of his life and career. Gram Parsons has been the subject
of a biography previously, but Grievous Angel
(Thunder’s Mouth, $15.95) is a collaborative work by Jessica
Hundley and Gram’s daughter Polly Parsons. The narrative intersperses
interviews with musicians, both contemporaries and followers,
along with photos and other mementos. Kevin Chong’s Neil
Young Nation (Greystone, $16.95) finds the author,
on the verge of turning 30, more or less following the route
Young took some 40 years prior as he embarked on his musical
career. By turns travelogue, cultural critique, and biography,
it’s anchored by the author’s love of Young’s music and a
desire to understand his place in the world.
1/3, the series of paperbacks devoted to individual
classic albums, has just added another six to its impressive
list. These include the Band’s Music From Big Pink,
which is actually a novella by John Niven, as well as more
traditional examinations of Springsteen’s Born in
the USA, Bowie’s Low, MC5’s Kick
Out the Jams, Neutral Milk Hotel’s In the
Aeroplane Over the Sea, and DJ Shadow’s Endtroducing
(Continuum, $9.95 each).
By Voices, A Brief History (Black Cat, $16) by James
Greer has a subtitle suitably mirroring the syntactical proclivities
of Robert Pollard, the now-defunct band’s leader: “Twenty-One
Years of Hunting Accidents in the Forests of Rock and Roll.”
Spin: 20 Years of Alternative Music
(Three Rivers, $19.95) jumps through the decades like a hopped-up
channel surfer, capturing the cultural sprawl that passed
by during their watch, rendered in an appropriately vivid
spray of color and fonts. They also turn the camera on themselves,
mocking dozens on their own cover choices and reveling in
some of their more arch stands by including letters from disgruntled
(Chronicle, $40) is a stunning array of Jim Marshall’s photographs.
From iconic images of Monk to a pensive performance shot of
Elmo Hope, King Pleasure and Jon Hendricks grinning at one
another, and Eric Dolphy lost in his thoughts backstage, they
all radiate warmth. Kansas City Jazz, (Oxford,
$32) by Frank Driggs and Chuck Haddix, not only explores one
of the key cities that gave rise to jazz, but is a look at
the changing fortunes and circumstances of a once-powerful
metropolitan center. For younger readers, there’s Jazz
A-B-Z (Candlewick, $24.95), a beautifully designed
introduction to 26 jazz artists, in the form of an album of
78s. It moves along on the bebop cadences of the poetic narrative
by Wynton Marsalis and the illustrations by Paul Rogers, and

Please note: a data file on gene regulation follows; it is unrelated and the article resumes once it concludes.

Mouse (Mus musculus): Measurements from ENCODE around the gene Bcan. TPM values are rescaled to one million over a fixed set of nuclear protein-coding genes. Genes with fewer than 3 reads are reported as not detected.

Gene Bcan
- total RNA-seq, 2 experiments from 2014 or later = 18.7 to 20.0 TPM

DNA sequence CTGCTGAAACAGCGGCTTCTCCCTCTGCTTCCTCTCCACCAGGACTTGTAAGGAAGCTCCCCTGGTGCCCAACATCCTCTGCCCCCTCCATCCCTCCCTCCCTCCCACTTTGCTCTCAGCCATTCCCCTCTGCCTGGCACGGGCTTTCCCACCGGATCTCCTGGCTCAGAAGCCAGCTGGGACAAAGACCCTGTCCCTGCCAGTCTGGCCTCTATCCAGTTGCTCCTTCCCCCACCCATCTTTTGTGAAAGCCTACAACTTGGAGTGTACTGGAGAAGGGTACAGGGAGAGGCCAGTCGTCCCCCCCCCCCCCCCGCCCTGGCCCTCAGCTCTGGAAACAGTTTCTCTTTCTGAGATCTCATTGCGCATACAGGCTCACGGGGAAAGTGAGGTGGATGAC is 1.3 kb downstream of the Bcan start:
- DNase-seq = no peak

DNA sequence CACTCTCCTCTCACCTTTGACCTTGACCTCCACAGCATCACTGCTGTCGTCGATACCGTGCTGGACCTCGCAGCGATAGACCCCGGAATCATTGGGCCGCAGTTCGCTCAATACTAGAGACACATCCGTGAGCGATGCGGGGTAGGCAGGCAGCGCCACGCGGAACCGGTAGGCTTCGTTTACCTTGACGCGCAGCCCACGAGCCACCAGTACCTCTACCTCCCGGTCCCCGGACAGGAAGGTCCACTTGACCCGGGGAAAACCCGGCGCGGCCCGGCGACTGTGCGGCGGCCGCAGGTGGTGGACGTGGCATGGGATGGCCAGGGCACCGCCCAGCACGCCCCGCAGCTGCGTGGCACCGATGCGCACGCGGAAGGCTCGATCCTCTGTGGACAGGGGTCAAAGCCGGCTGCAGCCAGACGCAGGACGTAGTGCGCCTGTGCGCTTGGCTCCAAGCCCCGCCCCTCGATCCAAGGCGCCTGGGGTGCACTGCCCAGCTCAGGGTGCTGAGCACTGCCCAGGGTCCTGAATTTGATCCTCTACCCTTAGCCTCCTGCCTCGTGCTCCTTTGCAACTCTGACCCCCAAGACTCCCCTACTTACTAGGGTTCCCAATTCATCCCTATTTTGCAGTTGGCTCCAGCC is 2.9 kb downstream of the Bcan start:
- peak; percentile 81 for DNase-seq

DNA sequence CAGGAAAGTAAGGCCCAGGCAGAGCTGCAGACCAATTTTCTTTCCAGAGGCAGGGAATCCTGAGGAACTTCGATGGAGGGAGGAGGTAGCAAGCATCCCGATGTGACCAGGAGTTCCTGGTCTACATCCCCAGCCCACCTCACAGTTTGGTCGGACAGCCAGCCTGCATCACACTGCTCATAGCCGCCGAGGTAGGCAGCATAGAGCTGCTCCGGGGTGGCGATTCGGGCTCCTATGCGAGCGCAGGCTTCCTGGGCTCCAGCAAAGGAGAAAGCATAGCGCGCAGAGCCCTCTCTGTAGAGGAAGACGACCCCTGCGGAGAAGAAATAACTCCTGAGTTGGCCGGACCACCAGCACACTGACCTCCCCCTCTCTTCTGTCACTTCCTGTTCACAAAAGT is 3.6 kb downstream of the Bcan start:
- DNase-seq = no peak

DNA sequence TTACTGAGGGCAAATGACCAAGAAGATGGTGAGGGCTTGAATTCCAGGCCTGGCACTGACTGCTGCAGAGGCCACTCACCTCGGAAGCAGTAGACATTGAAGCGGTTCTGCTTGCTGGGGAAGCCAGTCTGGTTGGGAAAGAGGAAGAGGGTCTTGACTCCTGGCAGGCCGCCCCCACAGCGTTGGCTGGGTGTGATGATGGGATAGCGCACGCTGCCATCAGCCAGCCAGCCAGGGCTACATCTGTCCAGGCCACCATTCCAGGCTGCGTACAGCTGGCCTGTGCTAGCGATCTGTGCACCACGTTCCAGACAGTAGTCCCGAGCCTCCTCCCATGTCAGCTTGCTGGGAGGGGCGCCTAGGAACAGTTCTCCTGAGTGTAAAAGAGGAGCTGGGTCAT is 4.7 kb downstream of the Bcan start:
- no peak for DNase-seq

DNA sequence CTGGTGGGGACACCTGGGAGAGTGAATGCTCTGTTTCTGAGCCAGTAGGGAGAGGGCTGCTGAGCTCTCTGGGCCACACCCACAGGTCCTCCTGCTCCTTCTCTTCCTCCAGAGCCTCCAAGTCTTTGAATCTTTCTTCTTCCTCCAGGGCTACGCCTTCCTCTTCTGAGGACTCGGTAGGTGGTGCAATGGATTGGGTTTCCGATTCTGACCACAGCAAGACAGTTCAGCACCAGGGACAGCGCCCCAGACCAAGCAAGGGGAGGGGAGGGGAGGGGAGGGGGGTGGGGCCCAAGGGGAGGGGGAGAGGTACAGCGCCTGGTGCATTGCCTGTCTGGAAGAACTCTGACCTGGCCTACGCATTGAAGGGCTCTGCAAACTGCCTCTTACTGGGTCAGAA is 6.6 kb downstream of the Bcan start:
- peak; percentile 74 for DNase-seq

is completed by carefully distilled biographical entries by
Lincoln Center jazz archivist Phil Schaap.
Ken Emerson, having written numerous books on American popular
music, has turned to the famous Brill Building with Always
Magic in the Air (Viking. $25.95). The numerous duos
(Leiber-Stoller, Bacharach-David, Mann-Weil, Goffin-King,
Pomus-Shuman, etc.) were the final flowering of songwriters
as separate entities before the ’60s saw the dawning of performers
as self-contained units, covering all the bases themselves
(sometimes to their detriment). The American
Songbook (Black Dog, $34.95) by Ken Bloom celebrates
75 years of American singers, songwriters and their songs.
Grand in scale, it’s rich with photos and ephemera, bios,
data, reminiscences, and anecdotes.
Finally, two books that are rife with a central ingredient
to rock & roll: attitude. The Rock
Snob’s Dictionary (Broadway, $12.95), by David Kamp
and Steven Daly, is filled with brief descriptions of the
reference points that pop up regularly in the writings of
music critics and the party chatter of high-fallutin’ collectors.
It covers everything from Rickenbacker guitars to vocoders,
Americana to Tropicalia, and David Ackles to the Zombies.
Lovers, Buggers & Thieves (Headpress, $19.95)
is delightfully sprawling and makes no apologies for its argument-inducing
stances. One chapter is accurately titled “Satan Yawns in
the Garden of Eden: Led Zeppelin vs. Iron Butterfly,” and
its author ends his intro by writing, “I’ve now come to accept
the contradictions I feel about these smoke breathing metal
dinosaurs clanking around in the junkyard of my mind.” Say
amen and ladle yourself another mug of the spiked eggnog.
it’s the season to be merry and jolly, then it’s not the season
to be giving books on politics or economics. It seems the
only people still writing on current affairs are maddened
Cassandras, driven crazy because things are turning out as
badly as they said they would, and clowns like Al Franken